New York Times columnist Roger Cohen published one of those destined-for-the-Most-Emailed-list pieces yesterday (where it spent the day in frankly disappointing second place behind an article on something called “decision fatigue”). It’s about Jews, and Israel, and Jews and Israel. One pictures Cohen in a heist movie, appearing in the requisite room with all the laser-tripped alarms, carefully stepping about so as to evade capture: the settlements are wrong, yet so are the boycotts; Jews need to stop oppressing people, but the English need to stop hating Jews. Readers, unlike laser-tripped alarms, can read between the lines.
While the piece meanders, its main thrust is that Jews, and particularly English (and presumably other European) Jews, having been 100 years ago the equivalent of Muslims today, must oppose European Islamophobia; as a corollary, especially shameful are “the Knesset members who have met in Israel with European rightists like Filip Dewinter of Belgium in the grotesque belief that they are Israel’s allies because they hate Muslims.” Finally—and it’s not clear how he makes the leap from that to this, although he claims “the lesson is clear”—“Jews, with their history, cannot become the systematic oppressors of another people. They must be vociferous in their insistence that continued colonization of Palestinians in the West Bank will increase Israel’s isolation and ultimately its vulnerability.”
(A quick caveat, and I make it as someone who after the Oslo massacre argued that the alliance of the Israeli and European right-wings was a bad thing: the Knesset members don’t meet with the Europeans “because they hate Muslims,” but because they like Israel—which is because they hate Muslims, but it’s not actually the same thing.)
Cohen refuses to paint the Israel question in anything but the broadest of strokes. (His post-Cast Lead report brought essential passion to the debate, but it too was marred by this lack of complexity.) If you are a Jew, you are either “fanning Islamophobia” or “the systematic oppressors of another people.” But actually, that’s not what life is for most diaspora Jews (it’s not even life for most Israeli Jews).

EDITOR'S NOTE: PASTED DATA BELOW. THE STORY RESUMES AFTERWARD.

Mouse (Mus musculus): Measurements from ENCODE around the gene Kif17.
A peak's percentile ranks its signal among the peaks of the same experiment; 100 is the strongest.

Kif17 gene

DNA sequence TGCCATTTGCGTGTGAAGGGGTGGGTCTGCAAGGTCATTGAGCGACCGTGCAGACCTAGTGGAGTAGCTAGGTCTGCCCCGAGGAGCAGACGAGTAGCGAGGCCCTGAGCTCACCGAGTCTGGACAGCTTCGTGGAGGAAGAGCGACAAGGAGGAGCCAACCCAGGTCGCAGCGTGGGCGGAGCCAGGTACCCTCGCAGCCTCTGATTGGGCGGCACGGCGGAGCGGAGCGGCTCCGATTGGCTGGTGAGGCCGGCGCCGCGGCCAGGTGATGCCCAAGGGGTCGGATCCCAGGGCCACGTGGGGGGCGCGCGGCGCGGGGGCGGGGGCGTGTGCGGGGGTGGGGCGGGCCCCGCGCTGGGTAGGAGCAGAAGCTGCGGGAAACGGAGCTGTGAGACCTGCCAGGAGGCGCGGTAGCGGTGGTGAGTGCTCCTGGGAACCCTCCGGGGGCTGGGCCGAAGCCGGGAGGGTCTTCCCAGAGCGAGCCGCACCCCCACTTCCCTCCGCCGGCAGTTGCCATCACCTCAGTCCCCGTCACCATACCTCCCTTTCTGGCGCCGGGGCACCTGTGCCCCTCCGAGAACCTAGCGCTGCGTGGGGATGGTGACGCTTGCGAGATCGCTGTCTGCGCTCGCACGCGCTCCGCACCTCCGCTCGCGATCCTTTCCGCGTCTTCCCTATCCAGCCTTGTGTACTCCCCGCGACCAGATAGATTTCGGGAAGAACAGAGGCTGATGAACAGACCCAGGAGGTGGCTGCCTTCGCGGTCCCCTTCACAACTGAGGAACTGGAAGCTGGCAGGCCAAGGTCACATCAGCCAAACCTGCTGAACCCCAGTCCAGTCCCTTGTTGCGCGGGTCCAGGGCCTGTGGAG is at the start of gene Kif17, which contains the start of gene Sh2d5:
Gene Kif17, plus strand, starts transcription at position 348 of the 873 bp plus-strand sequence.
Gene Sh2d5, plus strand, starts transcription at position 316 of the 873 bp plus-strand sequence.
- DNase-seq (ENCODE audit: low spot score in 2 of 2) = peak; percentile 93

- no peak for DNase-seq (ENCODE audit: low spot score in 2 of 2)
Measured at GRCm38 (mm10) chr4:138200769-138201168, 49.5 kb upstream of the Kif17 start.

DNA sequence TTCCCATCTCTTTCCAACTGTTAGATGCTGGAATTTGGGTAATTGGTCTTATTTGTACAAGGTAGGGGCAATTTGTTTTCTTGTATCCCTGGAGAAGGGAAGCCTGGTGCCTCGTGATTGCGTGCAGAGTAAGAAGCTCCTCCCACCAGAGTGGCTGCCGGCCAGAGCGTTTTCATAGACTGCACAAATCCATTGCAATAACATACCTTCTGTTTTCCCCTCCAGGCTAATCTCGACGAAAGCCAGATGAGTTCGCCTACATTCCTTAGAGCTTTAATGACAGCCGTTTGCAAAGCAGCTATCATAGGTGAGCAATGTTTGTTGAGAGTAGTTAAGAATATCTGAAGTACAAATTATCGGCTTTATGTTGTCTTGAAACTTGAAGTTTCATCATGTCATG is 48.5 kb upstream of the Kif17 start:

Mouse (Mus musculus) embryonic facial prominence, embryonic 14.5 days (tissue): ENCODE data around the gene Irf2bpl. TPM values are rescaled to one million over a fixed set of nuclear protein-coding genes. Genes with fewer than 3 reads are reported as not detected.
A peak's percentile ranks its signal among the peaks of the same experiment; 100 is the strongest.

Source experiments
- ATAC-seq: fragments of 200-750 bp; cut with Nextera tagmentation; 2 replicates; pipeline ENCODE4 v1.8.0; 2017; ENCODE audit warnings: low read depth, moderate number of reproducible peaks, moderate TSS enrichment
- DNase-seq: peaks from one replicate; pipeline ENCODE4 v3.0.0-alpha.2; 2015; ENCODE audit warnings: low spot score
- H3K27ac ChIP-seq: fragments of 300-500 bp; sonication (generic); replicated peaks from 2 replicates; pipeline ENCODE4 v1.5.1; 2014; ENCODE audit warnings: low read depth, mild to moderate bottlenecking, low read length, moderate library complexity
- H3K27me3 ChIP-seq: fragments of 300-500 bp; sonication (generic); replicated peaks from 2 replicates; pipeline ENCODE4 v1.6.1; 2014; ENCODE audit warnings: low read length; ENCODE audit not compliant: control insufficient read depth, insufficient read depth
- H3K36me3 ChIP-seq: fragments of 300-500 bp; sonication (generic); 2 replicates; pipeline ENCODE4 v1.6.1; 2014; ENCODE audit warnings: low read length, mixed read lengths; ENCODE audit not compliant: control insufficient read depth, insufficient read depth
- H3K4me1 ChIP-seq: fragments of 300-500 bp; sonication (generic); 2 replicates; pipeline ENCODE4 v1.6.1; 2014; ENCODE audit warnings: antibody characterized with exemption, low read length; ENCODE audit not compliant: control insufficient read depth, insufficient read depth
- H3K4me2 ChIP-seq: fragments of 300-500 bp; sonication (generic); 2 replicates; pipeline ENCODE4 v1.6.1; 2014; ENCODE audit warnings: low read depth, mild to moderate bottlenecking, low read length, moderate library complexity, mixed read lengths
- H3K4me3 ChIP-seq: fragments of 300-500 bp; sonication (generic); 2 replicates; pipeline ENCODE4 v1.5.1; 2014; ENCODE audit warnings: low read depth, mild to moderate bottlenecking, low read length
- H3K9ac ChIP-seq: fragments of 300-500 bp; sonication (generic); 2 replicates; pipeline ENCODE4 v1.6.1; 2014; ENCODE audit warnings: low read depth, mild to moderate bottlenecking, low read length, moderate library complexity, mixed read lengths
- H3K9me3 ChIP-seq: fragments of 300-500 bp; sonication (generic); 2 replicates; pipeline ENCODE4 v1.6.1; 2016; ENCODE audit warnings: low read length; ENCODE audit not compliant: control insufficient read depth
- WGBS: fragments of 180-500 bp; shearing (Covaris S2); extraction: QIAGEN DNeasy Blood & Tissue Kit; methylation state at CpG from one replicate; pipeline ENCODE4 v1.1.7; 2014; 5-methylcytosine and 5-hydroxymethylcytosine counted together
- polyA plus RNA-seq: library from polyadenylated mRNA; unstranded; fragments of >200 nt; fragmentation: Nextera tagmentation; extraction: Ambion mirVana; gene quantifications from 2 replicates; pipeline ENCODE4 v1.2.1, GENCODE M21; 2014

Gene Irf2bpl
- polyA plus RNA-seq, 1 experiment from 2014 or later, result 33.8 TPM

At the same time, he pulls back from the true courage of his convictions, mainly in order to avoid yet another laser-tripped wire: he seems to be saying that Jews of all peoples have a unique obligation not to be oppressors, but then expresses his reasons for opposing the occupation in rigidly realpolitik terms—”Israel’s isolation and ultimately its vulnerability.”
What is consistent throughout this incoherence is Cohen’s insistence that all Jews, “with their history,” have an obligation to adopt his view of the settlement enterprise—a view that this Jew (that is, me) happens to share. But this insistence commits the same category error as those Jews he bemoans for labeling him a self-hating Jew: both sides find the actions of all Jews implicated in the actions of some Jews; whether it is right-wing Israelis promoting settlements or Roger Cohen condemning them, somebody is crying shanda.
Roger Cohen is defining his Jewishness, negotiating his relationship to it, entirely by reference to Israel’s policies. Another Jew who does this, as Tablet Magazine columnist Michelle Goldberg documented, is the anti-Zionist blogger Philip Weiss, who wrote of Cohen’s argument, “I don’t see how that doesn’t end up in anti-Zionism.” He’s not wrong. And yet Cohen, in his stated opposition to boycotts, appears to establish plausible deniability of anti-Zionism. Is he in fact an anti-Zionist merely seeking to avoid one more laser-tripped alarm? Or does he support the state of Israel as it is now (minus the policies he dislikes), and can his worldview be non-simplistic enough to allow diaspora Jews to have opinions about Israel, even to feel an affinity with and an obligation toward it, without being ipso facto implicated in its actions? It’s something he needs to clarify.
Jews in a Whisper [NYT]
Roger Cohen Says Jewish Identity Must Be Founded on Opposition to Israeli Treatment of Palestinians [Mondoweiss]
Related: Eyeless in Gaza [NYRB]
Mondo Weiss [Tablet Magazine]
Earlier: What to Make of the Oslo Attacker’s Zionism?